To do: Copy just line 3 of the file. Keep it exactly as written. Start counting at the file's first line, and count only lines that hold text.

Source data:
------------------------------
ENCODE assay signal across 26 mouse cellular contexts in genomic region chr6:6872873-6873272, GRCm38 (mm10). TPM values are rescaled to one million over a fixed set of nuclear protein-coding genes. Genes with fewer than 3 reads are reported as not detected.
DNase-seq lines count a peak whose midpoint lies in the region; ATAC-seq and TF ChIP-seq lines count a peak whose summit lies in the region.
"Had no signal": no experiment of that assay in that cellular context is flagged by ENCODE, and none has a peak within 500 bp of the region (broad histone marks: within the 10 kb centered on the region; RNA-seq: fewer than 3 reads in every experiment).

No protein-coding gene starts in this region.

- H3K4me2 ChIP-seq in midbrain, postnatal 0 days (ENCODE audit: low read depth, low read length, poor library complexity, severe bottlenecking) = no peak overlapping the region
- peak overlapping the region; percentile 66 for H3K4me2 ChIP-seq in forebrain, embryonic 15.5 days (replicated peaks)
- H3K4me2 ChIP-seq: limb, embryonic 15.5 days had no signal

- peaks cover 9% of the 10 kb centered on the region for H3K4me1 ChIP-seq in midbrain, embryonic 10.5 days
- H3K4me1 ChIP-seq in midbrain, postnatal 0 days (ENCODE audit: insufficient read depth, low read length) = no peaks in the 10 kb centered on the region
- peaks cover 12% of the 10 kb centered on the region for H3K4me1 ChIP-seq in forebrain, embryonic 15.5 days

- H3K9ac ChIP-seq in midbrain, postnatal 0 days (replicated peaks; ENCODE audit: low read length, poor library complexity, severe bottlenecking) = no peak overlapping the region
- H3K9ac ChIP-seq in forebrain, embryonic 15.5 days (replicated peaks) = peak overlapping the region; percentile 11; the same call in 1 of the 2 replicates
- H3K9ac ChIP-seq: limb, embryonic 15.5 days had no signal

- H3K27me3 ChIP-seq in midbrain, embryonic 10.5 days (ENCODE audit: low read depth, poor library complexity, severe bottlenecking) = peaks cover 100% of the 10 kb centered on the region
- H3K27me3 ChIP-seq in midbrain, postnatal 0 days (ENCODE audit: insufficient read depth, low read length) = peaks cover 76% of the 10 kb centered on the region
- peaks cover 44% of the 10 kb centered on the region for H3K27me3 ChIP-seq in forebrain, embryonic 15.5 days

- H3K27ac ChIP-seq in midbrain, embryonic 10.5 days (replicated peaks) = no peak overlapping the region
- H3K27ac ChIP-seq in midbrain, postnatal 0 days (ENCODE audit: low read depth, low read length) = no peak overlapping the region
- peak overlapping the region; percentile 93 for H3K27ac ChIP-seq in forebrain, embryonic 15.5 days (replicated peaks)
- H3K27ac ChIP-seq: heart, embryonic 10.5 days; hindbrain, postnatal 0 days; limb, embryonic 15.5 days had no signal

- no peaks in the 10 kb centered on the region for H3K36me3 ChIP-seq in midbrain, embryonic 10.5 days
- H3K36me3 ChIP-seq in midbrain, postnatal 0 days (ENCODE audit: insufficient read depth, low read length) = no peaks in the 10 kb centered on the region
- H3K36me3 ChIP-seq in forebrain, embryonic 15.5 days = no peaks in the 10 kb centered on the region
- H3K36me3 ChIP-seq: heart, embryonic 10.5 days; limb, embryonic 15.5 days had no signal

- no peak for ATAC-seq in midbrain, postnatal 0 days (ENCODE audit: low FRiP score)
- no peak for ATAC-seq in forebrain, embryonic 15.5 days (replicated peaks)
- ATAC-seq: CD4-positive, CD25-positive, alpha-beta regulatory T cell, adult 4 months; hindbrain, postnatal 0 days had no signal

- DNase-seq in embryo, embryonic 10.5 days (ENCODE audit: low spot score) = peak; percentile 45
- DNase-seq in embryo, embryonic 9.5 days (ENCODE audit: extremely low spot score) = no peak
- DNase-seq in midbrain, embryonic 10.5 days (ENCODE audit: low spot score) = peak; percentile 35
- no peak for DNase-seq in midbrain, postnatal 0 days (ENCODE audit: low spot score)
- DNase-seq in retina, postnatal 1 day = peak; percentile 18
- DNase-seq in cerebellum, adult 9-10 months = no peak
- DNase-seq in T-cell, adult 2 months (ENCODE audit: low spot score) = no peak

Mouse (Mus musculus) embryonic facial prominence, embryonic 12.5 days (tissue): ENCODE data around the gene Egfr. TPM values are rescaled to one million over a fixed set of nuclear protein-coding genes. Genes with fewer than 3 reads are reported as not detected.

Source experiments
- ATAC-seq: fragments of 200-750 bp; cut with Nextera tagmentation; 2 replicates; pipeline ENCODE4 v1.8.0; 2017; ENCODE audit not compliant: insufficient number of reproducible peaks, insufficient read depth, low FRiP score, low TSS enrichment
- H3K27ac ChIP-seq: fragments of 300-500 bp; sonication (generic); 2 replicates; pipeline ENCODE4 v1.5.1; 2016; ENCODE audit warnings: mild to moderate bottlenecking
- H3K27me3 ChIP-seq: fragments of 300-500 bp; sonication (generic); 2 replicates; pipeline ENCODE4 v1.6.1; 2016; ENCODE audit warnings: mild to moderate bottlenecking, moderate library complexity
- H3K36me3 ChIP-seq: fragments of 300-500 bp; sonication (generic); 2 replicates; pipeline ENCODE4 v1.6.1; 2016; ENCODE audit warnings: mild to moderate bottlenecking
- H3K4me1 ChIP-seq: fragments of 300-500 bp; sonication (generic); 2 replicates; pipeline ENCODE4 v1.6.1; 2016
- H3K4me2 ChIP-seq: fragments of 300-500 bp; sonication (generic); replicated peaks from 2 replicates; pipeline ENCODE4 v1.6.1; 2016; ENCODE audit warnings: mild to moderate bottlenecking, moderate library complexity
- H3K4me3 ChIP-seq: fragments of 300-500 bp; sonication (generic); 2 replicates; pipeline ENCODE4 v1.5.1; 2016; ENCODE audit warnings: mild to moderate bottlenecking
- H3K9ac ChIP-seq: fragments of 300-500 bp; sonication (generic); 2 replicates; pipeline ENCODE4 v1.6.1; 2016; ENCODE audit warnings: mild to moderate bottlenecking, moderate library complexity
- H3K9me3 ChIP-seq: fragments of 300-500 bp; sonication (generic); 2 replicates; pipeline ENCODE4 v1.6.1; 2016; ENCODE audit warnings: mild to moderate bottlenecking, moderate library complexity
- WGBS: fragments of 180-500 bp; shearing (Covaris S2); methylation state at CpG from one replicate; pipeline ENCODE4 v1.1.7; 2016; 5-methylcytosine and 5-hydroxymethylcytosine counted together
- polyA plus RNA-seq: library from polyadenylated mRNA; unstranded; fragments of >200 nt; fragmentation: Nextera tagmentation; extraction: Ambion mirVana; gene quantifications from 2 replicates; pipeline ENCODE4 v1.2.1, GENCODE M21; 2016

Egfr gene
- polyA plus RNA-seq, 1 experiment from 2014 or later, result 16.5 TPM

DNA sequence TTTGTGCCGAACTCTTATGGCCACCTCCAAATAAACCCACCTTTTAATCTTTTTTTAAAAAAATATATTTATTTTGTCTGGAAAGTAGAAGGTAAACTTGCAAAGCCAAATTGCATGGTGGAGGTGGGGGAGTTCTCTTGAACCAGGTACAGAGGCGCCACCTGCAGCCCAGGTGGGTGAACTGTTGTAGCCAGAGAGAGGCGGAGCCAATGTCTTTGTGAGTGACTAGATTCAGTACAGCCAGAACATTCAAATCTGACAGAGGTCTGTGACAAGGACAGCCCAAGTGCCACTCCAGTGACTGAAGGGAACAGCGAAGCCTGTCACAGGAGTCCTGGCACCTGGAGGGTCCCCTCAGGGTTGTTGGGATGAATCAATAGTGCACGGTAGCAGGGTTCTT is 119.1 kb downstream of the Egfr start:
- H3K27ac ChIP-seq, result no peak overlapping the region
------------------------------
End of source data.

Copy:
"Had no signal": no experiment of that assay in that cellular context is flagged by ENCODE, and none has a peak within 500 bp of the region (broad histone marks: within the 10 kb centered on the region; RNA-seq: fewer than 3 reads in every experiment).